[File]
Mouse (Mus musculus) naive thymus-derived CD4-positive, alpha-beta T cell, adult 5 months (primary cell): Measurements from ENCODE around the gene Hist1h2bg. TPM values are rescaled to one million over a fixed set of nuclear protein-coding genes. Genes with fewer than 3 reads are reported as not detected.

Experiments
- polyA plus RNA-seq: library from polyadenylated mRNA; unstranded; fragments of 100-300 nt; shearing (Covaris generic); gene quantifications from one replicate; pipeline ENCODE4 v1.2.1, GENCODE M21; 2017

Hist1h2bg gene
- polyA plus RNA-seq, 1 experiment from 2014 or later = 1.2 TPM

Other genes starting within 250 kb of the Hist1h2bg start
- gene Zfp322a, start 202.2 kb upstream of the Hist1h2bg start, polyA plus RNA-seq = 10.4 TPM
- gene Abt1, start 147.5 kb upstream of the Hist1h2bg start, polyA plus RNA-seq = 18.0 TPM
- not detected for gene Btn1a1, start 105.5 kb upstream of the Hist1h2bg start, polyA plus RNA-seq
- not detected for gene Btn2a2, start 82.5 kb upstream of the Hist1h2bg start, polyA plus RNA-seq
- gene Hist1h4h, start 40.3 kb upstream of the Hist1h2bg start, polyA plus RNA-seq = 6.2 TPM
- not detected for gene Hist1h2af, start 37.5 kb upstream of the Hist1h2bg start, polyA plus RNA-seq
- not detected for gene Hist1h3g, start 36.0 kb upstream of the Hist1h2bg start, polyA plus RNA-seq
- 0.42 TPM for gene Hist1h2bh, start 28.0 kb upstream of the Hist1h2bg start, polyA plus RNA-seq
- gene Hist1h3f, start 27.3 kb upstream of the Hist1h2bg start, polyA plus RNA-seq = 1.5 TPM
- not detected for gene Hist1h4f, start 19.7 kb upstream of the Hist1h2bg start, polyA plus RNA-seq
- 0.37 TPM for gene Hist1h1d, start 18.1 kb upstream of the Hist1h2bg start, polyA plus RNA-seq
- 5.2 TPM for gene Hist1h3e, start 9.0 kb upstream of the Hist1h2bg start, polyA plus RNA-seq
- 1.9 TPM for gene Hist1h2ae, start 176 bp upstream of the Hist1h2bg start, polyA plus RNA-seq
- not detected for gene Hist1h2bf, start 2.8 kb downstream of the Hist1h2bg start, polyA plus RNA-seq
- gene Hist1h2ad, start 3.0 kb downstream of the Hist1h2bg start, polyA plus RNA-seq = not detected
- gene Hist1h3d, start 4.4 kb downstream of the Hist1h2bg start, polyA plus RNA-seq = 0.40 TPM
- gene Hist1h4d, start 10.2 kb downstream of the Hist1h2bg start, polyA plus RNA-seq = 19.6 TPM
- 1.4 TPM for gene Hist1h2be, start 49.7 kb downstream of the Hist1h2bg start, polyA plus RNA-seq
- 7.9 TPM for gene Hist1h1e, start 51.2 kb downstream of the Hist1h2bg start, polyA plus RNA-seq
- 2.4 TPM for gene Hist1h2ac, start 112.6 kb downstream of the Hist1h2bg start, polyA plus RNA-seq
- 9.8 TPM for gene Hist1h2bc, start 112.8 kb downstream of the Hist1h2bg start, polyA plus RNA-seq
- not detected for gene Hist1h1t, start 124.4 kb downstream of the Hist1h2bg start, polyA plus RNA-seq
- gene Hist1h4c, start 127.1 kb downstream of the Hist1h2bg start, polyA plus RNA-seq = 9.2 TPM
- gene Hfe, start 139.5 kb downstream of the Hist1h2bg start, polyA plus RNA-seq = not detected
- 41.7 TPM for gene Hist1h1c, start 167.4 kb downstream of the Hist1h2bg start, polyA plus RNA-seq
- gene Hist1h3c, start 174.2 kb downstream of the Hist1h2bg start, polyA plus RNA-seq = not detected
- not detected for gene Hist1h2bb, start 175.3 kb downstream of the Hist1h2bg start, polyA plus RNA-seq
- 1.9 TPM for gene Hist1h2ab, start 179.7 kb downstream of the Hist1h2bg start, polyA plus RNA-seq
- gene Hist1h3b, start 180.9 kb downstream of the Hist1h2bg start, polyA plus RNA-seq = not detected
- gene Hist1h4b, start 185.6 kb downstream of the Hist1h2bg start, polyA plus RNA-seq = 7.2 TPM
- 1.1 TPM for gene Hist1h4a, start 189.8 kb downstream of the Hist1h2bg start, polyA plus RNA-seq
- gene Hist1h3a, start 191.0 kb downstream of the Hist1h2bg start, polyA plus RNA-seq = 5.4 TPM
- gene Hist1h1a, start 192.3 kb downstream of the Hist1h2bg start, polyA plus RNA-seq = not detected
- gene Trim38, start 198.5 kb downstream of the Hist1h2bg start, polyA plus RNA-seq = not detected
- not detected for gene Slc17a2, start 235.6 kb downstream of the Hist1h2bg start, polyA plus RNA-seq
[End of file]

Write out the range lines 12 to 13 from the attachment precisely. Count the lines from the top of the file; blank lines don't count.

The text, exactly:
- not detected for gene Hist1h2af, start 37.5 kb upstream of the Hist1h2bg start, polyA plus RNA-seq
- not detected for gene Hist1h3g, start 36.0 kb upstream of the Hist1h2bg start, polyA plus RNA-seq